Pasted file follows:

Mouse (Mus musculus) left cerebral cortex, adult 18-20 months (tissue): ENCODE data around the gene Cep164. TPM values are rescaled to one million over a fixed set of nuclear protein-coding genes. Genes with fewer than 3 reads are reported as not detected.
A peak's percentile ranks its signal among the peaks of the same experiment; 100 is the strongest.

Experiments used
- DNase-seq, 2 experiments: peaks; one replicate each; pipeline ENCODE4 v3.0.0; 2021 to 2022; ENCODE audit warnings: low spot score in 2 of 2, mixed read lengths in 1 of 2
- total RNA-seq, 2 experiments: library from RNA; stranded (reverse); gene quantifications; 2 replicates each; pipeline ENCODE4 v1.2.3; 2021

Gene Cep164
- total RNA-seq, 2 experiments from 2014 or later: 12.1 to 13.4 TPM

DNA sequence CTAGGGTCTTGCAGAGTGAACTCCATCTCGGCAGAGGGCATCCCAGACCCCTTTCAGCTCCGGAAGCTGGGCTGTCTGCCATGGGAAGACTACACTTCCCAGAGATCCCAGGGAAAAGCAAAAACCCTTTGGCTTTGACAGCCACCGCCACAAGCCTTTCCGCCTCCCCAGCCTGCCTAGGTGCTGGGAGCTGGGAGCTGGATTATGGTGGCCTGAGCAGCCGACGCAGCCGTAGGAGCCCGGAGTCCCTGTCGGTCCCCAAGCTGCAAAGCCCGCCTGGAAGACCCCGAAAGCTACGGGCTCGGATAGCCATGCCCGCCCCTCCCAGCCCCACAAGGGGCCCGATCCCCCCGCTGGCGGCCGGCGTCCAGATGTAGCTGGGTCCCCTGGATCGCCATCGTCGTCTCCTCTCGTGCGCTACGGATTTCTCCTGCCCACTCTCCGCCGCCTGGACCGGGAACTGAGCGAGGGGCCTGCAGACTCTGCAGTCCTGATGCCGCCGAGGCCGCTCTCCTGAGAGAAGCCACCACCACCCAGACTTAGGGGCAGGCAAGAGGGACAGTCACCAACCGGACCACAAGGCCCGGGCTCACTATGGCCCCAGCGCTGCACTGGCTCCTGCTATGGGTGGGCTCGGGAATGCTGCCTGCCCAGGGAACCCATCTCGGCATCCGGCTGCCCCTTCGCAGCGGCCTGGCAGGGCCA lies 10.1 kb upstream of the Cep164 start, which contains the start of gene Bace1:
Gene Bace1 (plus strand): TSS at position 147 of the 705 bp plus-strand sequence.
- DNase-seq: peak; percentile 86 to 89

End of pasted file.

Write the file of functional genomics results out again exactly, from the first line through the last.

Mouse (Mus musculus) left cerebral cortex, adult 18-20 months (tissue): ENCODE data around the gene Cep164. TPM values are rescaled to one million over a fixed set of nuclear protein-coding genes. Genes with fewer than 3 reads are reported as not detected.
A peak's percentile ranks its signal among the peaks of the same experiment; 100 is the strongest.

Experiments used
- DNase-seq, 2 experiments: peaks; one replicate each; pipeline ENCODE4 v3.0.0; 2021 to 2022; ENCODE audit warnings: low spot score in 2 of 2, mixed read lengths in 1 of 2
- total RNA-seq, 2 experiments: library from RNA; stranded (reverse); gene quantifications; 2 replicates each; pipeline ENCODE4 v1.2.3; 2021

Gene Cep164
- total RNA-seq, 2 experiments from 2014 or later: 12.1 to 13.4 TPM

DNA sequence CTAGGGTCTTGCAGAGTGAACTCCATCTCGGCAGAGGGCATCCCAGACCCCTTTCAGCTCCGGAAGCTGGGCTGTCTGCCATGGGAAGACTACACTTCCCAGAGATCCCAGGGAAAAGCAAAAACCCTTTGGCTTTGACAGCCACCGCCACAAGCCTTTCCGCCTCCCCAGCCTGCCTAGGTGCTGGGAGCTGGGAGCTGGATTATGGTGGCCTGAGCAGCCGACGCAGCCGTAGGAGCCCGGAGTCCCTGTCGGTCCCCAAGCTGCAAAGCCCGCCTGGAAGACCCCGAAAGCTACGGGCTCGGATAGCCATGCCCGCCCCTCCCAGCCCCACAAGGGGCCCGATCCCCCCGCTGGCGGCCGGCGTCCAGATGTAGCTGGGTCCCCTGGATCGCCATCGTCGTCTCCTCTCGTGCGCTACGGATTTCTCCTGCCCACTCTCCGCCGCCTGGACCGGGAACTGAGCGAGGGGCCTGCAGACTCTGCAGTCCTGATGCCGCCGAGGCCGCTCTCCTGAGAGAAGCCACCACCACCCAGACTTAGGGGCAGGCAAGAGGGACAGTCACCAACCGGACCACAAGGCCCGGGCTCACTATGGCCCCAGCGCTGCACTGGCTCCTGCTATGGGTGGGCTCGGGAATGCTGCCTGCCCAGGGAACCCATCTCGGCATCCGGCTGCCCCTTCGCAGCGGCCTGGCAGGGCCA lies 10.1 kb upstream of the Cep164 start, which contains the start of gene Bace1:
Gene Bace1 (plus strand): TSS at position 147 of the 705 bp plus-strand sequence.
- DNase-seq: peak; percentile 86 to 89